Fuel Prices To Rise Further, Subsidy At Risk – Treasury CS

June 16, 2022

There appears to be no end in sight to the surging fuel prices which have hit a new record high for the month of June.

In a statement on Wednesday, June 15, 2022, Treasury Cabinet Secretary Ukur Yatani said pump prices are likely to rise further due to the Russia-Ukraine war.

Worse still, Yatani noted the government could be unable to sustain the fuel subsidy programme, which has been cushioning Kenyan consumers from otherwise higher prices.

“From the onset of the Russia-Ukraine War, there has been elevated volatility and uncertainty in the international oil markets given that Russia is the third-largest oil exporter in the world, commanding 11 percent of the global market share. This has resulted in significant increases in fuel prices in recent months to levels not seen since 2008, with an increase of more than 50 percent between December 2021 and May 2022, thus gravely impacting the cost of living,” Yatani said.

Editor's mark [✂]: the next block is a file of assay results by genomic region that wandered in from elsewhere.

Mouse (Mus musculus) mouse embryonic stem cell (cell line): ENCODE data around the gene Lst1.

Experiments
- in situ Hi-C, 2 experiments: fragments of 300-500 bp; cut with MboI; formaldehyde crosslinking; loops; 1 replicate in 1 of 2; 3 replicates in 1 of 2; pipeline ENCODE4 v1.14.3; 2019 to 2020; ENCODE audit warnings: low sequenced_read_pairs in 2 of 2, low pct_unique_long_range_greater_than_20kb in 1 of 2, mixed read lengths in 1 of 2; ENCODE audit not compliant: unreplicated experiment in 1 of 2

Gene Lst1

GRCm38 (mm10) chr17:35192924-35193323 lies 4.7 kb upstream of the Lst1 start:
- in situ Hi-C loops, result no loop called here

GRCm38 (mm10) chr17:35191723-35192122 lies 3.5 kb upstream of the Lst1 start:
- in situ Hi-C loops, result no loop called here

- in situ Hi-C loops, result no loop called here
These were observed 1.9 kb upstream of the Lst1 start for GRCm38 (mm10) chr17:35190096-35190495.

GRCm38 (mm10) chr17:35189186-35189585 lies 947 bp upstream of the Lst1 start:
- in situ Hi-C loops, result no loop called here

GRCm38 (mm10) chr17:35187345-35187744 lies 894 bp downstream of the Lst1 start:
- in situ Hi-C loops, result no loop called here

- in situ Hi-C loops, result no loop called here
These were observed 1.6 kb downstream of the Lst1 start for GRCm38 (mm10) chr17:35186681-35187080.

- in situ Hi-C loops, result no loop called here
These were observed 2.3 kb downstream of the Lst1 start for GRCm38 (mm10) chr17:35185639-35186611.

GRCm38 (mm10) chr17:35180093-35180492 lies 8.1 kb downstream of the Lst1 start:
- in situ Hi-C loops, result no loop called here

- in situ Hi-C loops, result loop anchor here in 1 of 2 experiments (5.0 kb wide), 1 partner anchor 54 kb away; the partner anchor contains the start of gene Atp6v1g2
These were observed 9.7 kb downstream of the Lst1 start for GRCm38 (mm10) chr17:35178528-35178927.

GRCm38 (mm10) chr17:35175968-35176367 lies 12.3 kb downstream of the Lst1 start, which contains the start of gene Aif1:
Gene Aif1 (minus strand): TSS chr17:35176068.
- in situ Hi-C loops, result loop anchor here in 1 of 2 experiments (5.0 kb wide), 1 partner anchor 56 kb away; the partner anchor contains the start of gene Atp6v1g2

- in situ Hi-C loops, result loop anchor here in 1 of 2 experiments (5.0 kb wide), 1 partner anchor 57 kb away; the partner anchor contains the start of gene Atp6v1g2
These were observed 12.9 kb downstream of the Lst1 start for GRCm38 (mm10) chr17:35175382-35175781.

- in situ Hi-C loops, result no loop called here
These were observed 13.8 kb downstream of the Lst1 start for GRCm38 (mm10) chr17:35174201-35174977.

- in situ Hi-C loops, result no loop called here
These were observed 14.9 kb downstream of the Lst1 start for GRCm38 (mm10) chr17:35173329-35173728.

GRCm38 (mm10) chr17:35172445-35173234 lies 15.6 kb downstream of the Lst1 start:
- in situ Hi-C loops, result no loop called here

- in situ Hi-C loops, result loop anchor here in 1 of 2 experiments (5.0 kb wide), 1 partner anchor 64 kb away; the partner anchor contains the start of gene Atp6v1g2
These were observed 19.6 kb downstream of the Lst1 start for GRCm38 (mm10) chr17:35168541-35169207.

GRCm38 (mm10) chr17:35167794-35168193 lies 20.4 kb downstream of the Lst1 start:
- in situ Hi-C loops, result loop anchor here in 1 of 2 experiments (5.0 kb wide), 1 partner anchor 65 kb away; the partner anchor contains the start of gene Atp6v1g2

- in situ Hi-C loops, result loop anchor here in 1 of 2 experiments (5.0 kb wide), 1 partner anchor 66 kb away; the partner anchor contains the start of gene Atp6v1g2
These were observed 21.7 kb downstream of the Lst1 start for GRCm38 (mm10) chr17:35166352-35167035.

The CS noted that fuel subsidies are inadequate and often lead to misallocation of resources and crowding out of public spending on productive sectors. For this reason, the govt could drop the fuel subsidy within the next financial year.

“The cost of the fuel subsidy could eventually surpass its allocation in the National Budget, thus potentially escalating public debt to unsustainable levels and disrupting the Government’s plans to reduce the rate of debt accumulation. For this reason, a gradual adjustment in domestic fuel prices will be necessary in order to progressively eliminate the need for the fuel subsidy, possibly within the next financial year,” the CS said.

According to Yatani, scraping the fuel subsidy will create the fiscal space necessary for the government to
support targeted public spending on productive sectors that support the most vulnerable, such as fertiliser subsidies, universal health coverage, and subsidized primary and secondary education.

“Additionally, scenario analysis suggests that fuel prices could increase further, but even if they do not, they are not expected to revert to levels experienced prior to the Russia-Ukraine War,” Yatani wrote.

“The National Treasury will continue to monitor these prices with a view to taking measures to cushion the most vulnerable to enable them to adapt in the face of these global shocks.”

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